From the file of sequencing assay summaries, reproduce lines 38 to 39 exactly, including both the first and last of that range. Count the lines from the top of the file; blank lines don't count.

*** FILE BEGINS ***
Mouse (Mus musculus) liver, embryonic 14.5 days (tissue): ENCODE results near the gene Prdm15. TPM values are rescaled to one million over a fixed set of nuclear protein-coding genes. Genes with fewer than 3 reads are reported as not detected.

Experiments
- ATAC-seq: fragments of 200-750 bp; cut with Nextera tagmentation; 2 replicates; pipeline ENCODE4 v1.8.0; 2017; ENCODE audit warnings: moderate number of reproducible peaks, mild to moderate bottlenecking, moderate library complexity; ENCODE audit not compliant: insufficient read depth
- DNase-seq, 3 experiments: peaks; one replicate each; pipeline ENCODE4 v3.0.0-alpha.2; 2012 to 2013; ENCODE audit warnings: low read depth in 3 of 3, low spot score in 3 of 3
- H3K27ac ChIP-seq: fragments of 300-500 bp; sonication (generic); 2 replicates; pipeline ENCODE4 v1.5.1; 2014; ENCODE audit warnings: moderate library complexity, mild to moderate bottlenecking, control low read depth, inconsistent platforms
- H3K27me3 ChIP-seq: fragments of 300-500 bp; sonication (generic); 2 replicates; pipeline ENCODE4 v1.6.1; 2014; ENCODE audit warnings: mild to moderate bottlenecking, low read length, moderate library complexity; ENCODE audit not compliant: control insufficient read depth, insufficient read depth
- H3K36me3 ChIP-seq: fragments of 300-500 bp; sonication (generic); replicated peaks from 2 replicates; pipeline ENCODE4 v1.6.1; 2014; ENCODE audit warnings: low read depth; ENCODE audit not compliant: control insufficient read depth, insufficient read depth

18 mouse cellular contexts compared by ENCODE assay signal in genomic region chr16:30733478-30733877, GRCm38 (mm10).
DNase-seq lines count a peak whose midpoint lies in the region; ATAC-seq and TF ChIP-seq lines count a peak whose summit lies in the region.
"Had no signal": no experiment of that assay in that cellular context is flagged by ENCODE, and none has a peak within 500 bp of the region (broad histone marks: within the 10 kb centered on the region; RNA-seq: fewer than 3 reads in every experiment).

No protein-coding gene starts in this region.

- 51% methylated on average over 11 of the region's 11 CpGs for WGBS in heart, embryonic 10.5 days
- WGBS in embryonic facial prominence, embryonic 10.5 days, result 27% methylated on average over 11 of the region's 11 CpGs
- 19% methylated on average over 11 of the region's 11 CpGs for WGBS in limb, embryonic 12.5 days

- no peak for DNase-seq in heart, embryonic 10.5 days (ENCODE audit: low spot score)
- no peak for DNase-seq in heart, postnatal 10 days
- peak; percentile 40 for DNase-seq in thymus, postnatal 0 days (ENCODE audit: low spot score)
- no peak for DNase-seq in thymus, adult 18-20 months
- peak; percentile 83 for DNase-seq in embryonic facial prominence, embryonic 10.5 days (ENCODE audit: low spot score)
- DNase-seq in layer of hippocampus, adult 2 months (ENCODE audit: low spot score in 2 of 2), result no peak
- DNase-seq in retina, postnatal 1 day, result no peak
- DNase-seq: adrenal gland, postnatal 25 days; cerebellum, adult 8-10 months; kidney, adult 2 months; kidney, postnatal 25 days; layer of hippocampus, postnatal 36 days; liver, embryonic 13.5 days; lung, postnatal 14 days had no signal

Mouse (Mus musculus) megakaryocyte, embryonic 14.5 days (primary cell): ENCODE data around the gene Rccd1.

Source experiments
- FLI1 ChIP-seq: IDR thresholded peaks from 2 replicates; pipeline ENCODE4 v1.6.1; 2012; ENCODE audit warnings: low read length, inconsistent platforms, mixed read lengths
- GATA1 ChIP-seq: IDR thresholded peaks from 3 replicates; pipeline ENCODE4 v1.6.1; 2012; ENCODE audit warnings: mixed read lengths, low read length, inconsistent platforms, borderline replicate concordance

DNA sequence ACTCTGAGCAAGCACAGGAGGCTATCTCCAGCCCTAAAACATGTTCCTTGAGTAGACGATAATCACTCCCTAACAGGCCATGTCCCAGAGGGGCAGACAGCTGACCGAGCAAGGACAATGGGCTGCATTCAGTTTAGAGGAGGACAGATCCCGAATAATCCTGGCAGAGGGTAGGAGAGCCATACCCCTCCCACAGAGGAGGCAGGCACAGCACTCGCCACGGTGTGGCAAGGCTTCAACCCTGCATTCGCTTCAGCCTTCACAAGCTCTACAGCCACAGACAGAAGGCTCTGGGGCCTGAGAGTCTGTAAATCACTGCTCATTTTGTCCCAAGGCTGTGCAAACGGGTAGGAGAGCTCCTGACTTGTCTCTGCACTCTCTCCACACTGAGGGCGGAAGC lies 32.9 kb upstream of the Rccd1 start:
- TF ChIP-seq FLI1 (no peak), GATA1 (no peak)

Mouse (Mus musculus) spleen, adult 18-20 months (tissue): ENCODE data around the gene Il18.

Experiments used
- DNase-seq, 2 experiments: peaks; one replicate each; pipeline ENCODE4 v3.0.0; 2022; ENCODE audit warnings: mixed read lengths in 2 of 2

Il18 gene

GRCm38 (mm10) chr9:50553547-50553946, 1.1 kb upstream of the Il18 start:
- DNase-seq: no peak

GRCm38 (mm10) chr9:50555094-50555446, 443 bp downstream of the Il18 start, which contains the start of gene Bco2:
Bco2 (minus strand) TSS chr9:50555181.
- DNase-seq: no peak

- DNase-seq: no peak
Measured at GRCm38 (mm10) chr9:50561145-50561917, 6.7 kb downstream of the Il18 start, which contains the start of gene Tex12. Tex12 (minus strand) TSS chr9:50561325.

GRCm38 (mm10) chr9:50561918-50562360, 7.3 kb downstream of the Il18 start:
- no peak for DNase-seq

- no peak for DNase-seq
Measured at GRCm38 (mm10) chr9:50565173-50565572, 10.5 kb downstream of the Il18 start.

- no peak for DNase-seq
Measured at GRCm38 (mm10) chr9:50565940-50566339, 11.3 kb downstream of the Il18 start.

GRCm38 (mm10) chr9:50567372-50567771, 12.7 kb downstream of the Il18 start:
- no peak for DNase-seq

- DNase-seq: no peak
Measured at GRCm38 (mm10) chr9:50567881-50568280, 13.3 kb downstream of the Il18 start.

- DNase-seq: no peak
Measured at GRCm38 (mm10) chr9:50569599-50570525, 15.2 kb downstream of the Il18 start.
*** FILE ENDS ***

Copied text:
- DNase-seq: no peak
Measured at GRCm38 (mm10) chr9:50561145-50561917, 6.7 kb downstream of the Il18 start, which contains the start of gene Tex12. Tex12 (minus strand) TSS chr9:50561325.